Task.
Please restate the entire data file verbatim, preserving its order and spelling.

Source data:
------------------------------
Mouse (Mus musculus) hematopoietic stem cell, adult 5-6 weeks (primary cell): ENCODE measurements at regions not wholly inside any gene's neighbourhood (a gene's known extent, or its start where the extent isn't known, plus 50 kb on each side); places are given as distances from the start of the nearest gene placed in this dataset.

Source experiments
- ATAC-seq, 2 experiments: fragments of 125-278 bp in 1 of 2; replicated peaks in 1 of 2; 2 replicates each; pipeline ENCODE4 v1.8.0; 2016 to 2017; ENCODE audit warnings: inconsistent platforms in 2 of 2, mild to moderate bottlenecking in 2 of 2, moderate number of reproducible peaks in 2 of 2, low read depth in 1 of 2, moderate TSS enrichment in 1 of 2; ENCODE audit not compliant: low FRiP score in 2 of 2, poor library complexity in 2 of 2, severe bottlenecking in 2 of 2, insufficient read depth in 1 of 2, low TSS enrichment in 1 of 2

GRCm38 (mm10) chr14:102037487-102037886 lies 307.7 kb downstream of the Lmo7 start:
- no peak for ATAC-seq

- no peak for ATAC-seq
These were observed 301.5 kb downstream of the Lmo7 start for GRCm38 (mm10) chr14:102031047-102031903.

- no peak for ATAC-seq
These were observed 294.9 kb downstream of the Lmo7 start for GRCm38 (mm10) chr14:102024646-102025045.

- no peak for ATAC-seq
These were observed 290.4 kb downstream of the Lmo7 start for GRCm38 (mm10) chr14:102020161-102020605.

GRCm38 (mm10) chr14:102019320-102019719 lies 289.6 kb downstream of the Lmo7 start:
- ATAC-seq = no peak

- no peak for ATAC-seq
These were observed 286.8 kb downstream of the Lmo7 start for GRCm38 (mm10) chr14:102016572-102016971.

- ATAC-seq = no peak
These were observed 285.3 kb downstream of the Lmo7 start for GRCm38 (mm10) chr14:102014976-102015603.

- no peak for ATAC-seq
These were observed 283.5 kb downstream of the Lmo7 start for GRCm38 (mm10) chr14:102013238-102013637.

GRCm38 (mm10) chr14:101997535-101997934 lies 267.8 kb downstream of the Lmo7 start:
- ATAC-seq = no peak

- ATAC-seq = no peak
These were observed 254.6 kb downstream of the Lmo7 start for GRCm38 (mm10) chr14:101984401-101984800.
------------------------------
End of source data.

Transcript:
Mouse (Mus musculus) hematopoietic stem cell, adult 5-6 weeks (primary cell): ENCODE measurements at regions not wholly inside any gene's neighbourhood (a gene's known extent, or its start where the extent isn't known, plus 50 kb on each side); places are given as distances from the start of the nearest gene placed in this dataset.

Source experiments
- ATAC-seq, 2 experiments: fragments of 125-278 bp in 1 of 2; replicated peaks in 1 of 2; 2 replicates each; pipeline ENCODE4 v1.8.0; 2016 to 2017; ENCODE audit warnings: inconsistent platforms in 2 of 2, mild to moderate bottlenecking in 2 of 2, moderate number of reproducible peaks in 2 of 2, low read depth in 1 of 2, moderate TSS enrichment in 1 of 2; ENCODE audit not compliant: low FRiP score in 2 of 2, poor library complexity in 2 of 2, severe bottlenecking in 2 of 2, insufficient read depth in 1 of 2, low TSS enrichment in 1 of 2

GRCm38 (mm10) chr14:102037487-102037886 lies 307.7 kb downstream of the Lmo7 start:
- no peak for ATAC-seq

- no peak for ATAC-seq
These were observed 301.5 kb downstream of the Lmo7 start for GRCm38 (mm10) chr14:102031047-102031903.

- no peak for ATAC-seq
These were observed 294.9 kb downstream of the Lmo7 start for GRCm38 (mm10) chr14:102024646-102025045.

- no peak for ATAC-seq
These were observed 290.4 kb downstream of the Lmo7 start for GRCm38 (mm10) chr14:102020161-102020605.

GRCm38 (mm10) chr14:102019320-102019719 lies 289.6 kb downstream of the Lmo7 start:
- ATAC-seq = no peak

- no peak for ATAC-seq
These were observed 286.8 kb downstream of the Lmo7 start for GRCm38 (mm10) chr14:102016572-102016971.

- ATAC-seq = no peak
These were observed 285.3 kb downstream of the Lmo7 start for GRCm38 (mm10) chr14:102014976-102015603.

- no peak for ATAC-seq
These were observed 283.5 kb downstream of the Lmo7 start for GRCm38 (mm10) chr14:102013238-102013637.

GRCm38 (mm10) chr14:101997535-101997934 lies 267.8 kb downstream of the Lmo7 start:
- ATAC-seq = no peak

- ATAC-seq = no peak
These were observed 254.6 kb downstream of the Lmo7 start for GRCm38 (mm10) chr14:101984401-101984800.